‘Severance’ Skillfully Blends Smart Workplace Satire and Nail-Biting Thrills

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Published April 28, 2022
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The Montclarion
Adam Scott plays Mark Scout, a man whose memories have been split between his work and personal lives. Photo courtesy of Apple TV+

The best pieces of science fiction writing often add a simple element to our world and explore how that one thing changes everything else.

“Severance” on Apple TV+ does just this. The element being the “Severance” procedure, a brain chip that splits one’s work life and personal life, effectively creating two different people inhabiting one body depending on location.

The series follows Mark Scout, played by Adam Scott, who for the past few years has worked at a mysterious job for Lumon Industries that required the “Severance” procedure. When a friend from work greets him while he’s at home, warning him his job is not what he thinks it is, his world is turned upside down.

Mark's (Scott) macrodata refinement job is not what it seems to be. Photo courtesy of Apple TV+

Mark’s (Scott) Macrodata Refinement job is not what it seems to be.
Photo courtesy of Apple TV+

The workplace satire, using Lumon Industries as a stand-in for any terrible cubicle day job, is stark and pointed. The employees have no idea what they actually do, but they do it anyway, all for the inconsequential rewards of erasers and finger traps.

But this all leads to the great critique of conglomerates and how little they care for the employees that work for them.

Sure, the idea of not having to actually experience your job may sound appealing at first, but once you realize this procedure is just creating an alternate personality within yourself designed to suffer, that raises a multitude of ethical and moral questions that make the series as a whole fascinating to watch.

First off, Scott gives his best dramatic performance yet. He essentially gets to play two roles, Mark at home (his “outie”) and Mark at work (his “innie”) are two different people. He brings equal skill to the awkward confidence of Innie Mark and the sarcastic, lonely Outie Mark.

Devon (Jen Tullock, left) helps her brother, Mark (Scott, right) overcome the death of his wife. Photo courtesy of Apple TV+

Devon (Jen Tullock, left) helps her brother, Mark (Scott, right) overcome the death of his wife.
Photo courtesy of Apple TV+

Patricia Arquette plays a great antagonist as Harmony Cobel, a boss for Lumon. Her cold stare and insincere appeals to her employees’ empathy are unnerving, and the moments where she lashes out are striking.

The rest of the ensemble is great, too.

John Turturro shines as the warm yet stern Irving, the eldest of the Macrodata Refinement team at Lumon. Zach Cherry amuses as Dylan, beginning as the stereotypical “annoyingly devout employee” but evolving far beyond that stereotype by the end of the season. Britt Lower excels as the wild card Helly, whose first day at the company is depicted in the first episode.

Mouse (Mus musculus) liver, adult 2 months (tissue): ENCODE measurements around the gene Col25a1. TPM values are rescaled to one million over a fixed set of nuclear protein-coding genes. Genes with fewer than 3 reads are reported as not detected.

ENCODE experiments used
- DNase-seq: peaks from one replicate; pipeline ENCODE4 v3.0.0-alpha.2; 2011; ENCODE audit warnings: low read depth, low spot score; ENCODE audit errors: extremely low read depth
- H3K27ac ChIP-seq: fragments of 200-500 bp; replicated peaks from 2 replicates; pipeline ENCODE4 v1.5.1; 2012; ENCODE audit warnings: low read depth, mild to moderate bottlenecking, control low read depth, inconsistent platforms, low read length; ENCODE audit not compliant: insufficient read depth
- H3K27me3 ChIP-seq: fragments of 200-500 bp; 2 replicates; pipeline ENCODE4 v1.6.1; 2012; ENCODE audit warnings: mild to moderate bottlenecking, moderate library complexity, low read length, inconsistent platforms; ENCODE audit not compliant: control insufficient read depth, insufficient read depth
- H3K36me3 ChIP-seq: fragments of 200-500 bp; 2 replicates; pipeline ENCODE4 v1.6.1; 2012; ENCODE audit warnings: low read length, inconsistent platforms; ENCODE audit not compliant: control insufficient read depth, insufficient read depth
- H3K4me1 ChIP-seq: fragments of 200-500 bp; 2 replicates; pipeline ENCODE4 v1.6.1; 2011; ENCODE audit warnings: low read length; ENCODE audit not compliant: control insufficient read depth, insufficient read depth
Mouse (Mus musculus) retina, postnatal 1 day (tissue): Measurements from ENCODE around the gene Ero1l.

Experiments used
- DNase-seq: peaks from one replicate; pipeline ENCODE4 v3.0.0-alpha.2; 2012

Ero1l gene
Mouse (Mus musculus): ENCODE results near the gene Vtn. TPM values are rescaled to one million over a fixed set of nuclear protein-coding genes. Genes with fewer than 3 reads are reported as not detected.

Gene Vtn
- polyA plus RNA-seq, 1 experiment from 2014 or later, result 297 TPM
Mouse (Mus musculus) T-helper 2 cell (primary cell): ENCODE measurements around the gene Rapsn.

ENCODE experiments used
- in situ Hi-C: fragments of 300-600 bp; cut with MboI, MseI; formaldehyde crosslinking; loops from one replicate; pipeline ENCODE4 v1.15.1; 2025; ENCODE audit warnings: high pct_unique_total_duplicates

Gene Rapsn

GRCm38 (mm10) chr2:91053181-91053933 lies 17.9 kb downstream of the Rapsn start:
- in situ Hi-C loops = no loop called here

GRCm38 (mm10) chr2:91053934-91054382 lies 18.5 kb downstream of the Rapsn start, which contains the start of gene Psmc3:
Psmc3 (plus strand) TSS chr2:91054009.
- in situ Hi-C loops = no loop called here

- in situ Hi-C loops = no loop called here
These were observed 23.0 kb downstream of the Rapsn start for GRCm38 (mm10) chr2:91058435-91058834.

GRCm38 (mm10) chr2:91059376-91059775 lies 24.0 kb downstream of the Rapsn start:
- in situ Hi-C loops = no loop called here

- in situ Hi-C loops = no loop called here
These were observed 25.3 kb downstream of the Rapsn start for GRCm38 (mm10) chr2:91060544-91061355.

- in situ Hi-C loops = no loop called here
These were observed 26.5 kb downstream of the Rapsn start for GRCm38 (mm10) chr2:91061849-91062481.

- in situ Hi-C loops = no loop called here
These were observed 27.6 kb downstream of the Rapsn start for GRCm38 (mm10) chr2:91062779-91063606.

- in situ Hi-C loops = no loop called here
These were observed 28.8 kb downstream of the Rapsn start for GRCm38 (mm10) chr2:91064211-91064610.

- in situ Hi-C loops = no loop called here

Dylan (Zach Cherry, left) and Irving (John Turturro, right) help Helly (Britt Lower) get the hang of her new job. Photo courtesy of Apple TV+

Dylan (Zach Cherry, left) and Irving (John Turturro, right) help Helly (Britt Lower, center) get the hang of her new job.
Photo courtesy of Apple TV+

The most chilling performance comes from Tramell Tillman, who plays Seth Milchick, the supervisor of the severed floor where the main characters work. The coldness of his smile and faux warmness of his words is unflinching and adds a whole lot of character to Lumon Industries.

Seth Milchick (Tramell Tillman) acts as the intermediary between the macrodata refiners and Harmony. Photo courtesy of Apple TV+

Seth Milchick (Tramell Tillman) acts as the intermediary between the Macrodata Refiners and the boss Harmony.
Photo courtesy of Apple TV+

Ben Stiller impresses in the director’s chair, creating a distinct visual style with cinematographers Jessica Lee Gagn√© and Matt Mitchell. The use of lighting and the placement of the camera makes for a striking image and greatly aids the suspense of the series.

Showrunner and head writer Dan Erickson has some excellent, distinct material here for his first screenwriting credit. His frustration with dull day jobs lends serious authenticity to this series and gives the critique much more weight.

The best thing about this show, though, is its mystery. From the first frame of the pilot, “Severance” is designed to keep you guessing about pretty much everything. And for some, that will be frustrating, as the show leaves many of these large questions unanswered by the end of the season. But for those who love guessing what it all means, this show is a treasure trove of potential.

Seemingly mundane things like office dance parties become more and more disturbing as the series goes on. Photo courtesy of Apple TV+

Seemingly mundane things like office dance parties become more and more disturbing as the series goes on.
Photo courtesy of Apple TV+

The series starts a bit slow in its first few episodes, reveling in the soul-crushing nature of this mundane job with the spice of Helly’s questioning of the status quo added in.

But by the end of the season, the plot advances so quickly and with such fervor, it’s nearly impossible to look away or stop thinking about the brilliant narrative developments. The final episode, *”The We We Are,” in particular, is one of the most pulse-pounding and suspenseful hours of television I’ve seen in quite some time.

“Severance” strikes at the heart of the cubicle day job, much like “Office Space” and “The Office” did before, but with mystery and thriller elements, this show is unlike anything you’ve ever seen and may just become your new TV obsession.

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